Intake of iodine supplements during pregnancy period could boost babie’s brain power and make billions for the economy, according to a new study.
"Iodine deficiency in pregnancy remains the leading cause of preventable retardation worldwide. Even mild iodine deficiency during pregnancy is associated with children with lower IQs," said study co-author Kate Jolly, professor at University of Birmingham in Britain.
The scientists suggest that introducing iodine supplementation in pregnancy in the UK could save the National Health Service (NHS) around 200 pounds per expectant mother and provide monetary benefits to society of around 4500 pounds per child from increased lifetime earnings and lower public sector costs.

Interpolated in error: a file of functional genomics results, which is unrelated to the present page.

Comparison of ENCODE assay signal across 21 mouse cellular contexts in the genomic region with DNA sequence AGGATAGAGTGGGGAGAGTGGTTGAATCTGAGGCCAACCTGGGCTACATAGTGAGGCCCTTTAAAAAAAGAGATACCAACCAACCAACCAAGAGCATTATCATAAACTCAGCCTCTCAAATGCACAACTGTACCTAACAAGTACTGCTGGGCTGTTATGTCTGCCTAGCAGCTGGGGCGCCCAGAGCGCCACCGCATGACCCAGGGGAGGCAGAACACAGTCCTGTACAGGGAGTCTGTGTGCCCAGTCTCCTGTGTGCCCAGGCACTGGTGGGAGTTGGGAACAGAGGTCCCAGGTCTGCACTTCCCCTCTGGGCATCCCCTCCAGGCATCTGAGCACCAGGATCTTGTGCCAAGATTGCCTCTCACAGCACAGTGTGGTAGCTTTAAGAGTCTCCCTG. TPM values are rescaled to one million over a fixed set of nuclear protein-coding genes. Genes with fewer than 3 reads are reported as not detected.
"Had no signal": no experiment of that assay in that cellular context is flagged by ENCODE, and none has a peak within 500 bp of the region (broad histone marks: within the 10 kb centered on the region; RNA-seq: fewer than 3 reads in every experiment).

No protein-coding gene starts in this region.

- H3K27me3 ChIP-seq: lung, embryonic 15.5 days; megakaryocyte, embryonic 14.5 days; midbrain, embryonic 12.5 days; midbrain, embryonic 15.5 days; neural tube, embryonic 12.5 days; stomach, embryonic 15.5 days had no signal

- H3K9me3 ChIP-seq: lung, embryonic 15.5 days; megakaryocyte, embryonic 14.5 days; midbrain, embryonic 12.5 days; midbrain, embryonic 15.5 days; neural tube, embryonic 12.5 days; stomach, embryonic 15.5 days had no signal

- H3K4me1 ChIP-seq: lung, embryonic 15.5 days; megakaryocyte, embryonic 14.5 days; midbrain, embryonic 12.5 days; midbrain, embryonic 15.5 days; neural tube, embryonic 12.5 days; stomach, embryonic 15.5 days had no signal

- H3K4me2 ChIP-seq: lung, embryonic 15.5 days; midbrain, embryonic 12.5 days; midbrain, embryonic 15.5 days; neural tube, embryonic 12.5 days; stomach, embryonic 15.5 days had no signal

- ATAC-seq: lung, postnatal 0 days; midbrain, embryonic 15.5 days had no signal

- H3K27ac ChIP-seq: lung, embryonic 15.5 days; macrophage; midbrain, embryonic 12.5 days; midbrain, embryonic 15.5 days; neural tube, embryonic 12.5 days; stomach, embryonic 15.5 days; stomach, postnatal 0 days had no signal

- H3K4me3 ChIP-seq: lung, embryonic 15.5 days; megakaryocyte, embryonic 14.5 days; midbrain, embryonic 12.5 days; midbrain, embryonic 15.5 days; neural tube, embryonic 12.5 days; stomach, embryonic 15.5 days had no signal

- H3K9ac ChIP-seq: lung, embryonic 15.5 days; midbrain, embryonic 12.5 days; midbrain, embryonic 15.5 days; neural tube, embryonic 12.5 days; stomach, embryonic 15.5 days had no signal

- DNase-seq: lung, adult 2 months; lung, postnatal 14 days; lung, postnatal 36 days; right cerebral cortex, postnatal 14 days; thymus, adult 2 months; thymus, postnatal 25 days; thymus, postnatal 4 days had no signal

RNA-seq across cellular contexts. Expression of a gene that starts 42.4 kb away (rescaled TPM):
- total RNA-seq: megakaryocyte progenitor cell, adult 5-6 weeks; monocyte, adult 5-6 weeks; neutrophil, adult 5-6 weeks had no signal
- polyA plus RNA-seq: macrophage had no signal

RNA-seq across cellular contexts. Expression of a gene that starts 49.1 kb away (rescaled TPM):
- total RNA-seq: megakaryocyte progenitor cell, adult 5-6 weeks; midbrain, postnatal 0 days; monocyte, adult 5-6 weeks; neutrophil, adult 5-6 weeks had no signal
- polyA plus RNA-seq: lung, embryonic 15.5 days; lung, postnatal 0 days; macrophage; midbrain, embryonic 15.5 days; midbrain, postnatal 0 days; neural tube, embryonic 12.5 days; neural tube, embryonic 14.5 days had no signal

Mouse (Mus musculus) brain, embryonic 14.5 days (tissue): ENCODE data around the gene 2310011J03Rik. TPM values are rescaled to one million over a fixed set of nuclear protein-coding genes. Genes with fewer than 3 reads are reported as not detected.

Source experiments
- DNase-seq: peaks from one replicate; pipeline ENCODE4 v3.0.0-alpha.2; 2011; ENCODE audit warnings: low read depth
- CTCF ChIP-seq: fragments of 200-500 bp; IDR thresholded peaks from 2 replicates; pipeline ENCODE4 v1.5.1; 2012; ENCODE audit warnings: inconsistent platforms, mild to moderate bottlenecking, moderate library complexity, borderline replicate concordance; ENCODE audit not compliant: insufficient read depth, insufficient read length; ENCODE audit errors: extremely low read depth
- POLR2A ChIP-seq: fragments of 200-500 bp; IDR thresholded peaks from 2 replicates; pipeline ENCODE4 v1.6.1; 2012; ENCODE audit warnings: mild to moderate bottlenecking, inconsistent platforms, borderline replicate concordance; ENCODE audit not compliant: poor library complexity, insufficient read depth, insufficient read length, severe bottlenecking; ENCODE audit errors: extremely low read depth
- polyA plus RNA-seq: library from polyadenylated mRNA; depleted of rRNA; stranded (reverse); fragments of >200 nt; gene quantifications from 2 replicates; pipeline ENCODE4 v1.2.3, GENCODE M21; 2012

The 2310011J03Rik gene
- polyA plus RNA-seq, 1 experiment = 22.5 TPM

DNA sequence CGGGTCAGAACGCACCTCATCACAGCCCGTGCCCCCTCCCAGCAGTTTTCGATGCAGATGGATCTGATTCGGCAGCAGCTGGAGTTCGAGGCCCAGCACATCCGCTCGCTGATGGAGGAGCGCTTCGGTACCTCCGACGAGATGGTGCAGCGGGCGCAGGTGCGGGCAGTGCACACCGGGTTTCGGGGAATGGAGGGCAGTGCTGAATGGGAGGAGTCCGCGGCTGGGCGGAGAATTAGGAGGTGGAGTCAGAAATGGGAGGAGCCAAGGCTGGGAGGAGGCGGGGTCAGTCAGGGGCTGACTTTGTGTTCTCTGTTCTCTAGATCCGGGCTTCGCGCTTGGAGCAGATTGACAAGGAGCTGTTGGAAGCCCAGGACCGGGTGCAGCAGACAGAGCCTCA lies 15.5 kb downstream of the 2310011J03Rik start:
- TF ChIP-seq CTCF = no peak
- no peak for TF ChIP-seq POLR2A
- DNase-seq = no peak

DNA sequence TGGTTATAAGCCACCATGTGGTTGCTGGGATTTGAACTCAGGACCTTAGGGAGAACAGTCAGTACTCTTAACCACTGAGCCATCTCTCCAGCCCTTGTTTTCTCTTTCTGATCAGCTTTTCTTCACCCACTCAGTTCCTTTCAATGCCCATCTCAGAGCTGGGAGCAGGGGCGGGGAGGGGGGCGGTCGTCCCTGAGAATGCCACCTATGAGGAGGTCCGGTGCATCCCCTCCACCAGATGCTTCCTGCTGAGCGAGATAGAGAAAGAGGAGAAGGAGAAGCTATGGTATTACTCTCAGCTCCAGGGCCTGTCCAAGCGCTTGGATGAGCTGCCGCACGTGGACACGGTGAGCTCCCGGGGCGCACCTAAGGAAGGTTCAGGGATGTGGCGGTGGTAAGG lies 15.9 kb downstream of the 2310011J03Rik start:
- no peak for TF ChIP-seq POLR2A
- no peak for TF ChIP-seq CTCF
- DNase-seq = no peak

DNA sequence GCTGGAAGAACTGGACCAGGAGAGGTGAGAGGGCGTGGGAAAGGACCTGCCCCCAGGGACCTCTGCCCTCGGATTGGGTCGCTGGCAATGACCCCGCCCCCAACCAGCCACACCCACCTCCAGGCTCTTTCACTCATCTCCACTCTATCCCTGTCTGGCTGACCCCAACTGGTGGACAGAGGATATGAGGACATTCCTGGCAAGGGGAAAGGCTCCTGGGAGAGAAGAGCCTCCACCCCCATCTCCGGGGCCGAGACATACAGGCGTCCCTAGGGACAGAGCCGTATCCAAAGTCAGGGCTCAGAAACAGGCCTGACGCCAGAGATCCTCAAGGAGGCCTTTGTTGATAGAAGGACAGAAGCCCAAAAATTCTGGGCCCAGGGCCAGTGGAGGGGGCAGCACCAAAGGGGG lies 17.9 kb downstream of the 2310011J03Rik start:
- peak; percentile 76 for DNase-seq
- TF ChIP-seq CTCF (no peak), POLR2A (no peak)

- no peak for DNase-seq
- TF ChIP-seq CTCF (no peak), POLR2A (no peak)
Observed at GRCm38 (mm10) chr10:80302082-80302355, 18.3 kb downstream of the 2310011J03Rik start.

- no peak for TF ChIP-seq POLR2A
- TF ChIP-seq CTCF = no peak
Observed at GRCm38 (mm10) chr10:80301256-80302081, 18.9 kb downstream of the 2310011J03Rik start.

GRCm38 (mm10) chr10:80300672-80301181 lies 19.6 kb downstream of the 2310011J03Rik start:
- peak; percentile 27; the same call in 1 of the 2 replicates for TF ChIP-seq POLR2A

With around 1.9 billion people and 241 million school-age children (aged 6-12 years) living in the 32 countries that have iodine deficiency, researchers concluded that universal iodine supplementation during pregnancy could be beneficial.
“It’s time for all women living in iodine deficient countries without universal supplementation of iodine, who are pregnant, breastfeeding, or planning a pregnancy to be advised to take a daily supplement containing iodine,” Jolly said.
The study was published in the journal Lancet Diabetes and Endocrinology.